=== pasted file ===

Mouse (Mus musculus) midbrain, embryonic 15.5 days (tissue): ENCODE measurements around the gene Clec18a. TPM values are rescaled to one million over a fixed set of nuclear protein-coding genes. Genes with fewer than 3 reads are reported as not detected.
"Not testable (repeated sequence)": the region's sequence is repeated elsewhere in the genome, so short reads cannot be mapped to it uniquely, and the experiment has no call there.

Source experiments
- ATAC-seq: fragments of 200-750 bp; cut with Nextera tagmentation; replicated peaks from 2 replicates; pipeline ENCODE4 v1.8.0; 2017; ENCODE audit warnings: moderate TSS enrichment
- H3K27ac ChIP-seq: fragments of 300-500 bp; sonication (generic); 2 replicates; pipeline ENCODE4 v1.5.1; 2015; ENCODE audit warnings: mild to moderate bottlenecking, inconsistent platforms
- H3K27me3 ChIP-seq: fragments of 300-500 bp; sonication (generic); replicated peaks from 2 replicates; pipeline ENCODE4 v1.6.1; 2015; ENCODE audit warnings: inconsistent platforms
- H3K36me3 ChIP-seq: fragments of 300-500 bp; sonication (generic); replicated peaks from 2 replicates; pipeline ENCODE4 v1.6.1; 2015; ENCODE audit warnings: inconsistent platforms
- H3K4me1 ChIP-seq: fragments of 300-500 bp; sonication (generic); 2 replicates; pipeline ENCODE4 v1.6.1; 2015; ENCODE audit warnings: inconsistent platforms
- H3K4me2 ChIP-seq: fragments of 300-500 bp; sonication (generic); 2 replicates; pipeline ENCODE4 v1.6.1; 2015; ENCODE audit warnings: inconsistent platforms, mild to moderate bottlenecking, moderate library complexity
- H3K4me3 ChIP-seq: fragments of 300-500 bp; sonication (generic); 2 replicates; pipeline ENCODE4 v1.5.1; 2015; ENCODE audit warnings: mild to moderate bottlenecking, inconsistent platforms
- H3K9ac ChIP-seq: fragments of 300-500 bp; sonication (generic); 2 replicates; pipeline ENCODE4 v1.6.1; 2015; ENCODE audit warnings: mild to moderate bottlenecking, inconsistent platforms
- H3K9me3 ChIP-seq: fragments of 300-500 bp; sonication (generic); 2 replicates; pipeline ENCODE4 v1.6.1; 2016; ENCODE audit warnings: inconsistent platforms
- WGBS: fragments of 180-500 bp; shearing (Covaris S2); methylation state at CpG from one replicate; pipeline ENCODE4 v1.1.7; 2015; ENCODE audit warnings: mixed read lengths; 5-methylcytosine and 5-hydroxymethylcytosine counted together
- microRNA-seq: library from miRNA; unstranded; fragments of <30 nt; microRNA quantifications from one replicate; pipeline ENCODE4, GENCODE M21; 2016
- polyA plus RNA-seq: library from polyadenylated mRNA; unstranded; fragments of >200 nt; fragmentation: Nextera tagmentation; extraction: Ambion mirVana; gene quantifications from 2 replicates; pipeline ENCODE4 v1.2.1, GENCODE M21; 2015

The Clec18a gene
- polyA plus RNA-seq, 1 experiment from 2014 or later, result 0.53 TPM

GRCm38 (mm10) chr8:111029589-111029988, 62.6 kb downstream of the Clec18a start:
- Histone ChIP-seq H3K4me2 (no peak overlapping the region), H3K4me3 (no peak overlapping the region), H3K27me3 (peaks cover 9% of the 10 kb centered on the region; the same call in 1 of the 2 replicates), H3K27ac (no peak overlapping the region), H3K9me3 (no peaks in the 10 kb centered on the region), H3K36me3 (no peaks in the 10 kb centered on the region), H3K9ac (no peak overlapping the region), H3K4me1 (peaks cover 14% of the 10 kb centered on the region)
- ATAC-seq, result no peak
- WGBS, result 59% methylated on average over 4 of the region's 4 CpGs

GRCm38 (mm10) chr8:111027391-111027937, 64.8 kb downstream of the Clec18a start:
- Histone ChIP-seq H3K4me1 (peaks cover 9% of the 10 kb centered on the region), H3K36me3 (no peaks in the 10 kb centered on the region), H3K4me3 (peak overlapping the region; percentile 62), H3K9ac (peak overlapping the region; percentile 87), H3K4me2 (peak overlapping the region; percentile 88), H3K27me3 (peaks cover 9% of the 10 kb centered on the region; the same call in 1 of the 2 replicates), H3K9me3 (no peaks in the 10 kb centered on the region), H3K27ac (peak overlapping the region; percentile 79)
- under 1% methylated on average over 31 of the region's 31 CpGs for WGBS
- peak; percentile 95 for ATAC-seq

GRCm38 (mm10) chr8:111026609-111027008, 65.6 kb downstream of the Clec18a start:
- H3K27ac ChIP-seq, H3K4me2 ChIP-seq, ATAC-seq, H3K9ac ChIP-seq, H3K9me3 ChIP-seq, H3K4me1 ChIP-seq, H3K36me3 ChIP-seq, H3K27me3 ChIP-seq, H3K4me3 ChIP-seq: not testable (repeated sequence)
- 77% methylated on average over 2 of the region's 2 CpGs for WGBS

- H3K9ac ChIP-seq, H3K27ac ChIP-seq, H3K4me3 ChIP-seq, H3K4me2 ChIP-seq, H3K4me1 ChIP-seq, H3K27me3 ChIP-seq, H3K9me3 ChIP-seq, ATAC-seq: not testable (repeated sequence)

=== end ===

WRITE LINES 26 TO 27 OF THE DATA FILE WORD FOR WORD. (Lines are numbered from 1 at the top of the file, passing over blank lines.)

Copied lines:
GRCm38 (mm10) chr8:111026609-111027008, 65.6 kb downstream of the Clec18a start:
- H3K27ac ChIP-seq, H3K4me2 ChIP-seq, ATAC-seq, H3K9ac ChIP-seq, H3K9me3 ChIP-seq, H3K4me1 ChIP-seq, H3K36me3 ChIP-seq, H3K27me3 ChIP-seq, H3K4me3 ChIP-seq: not testable (repeated sequence)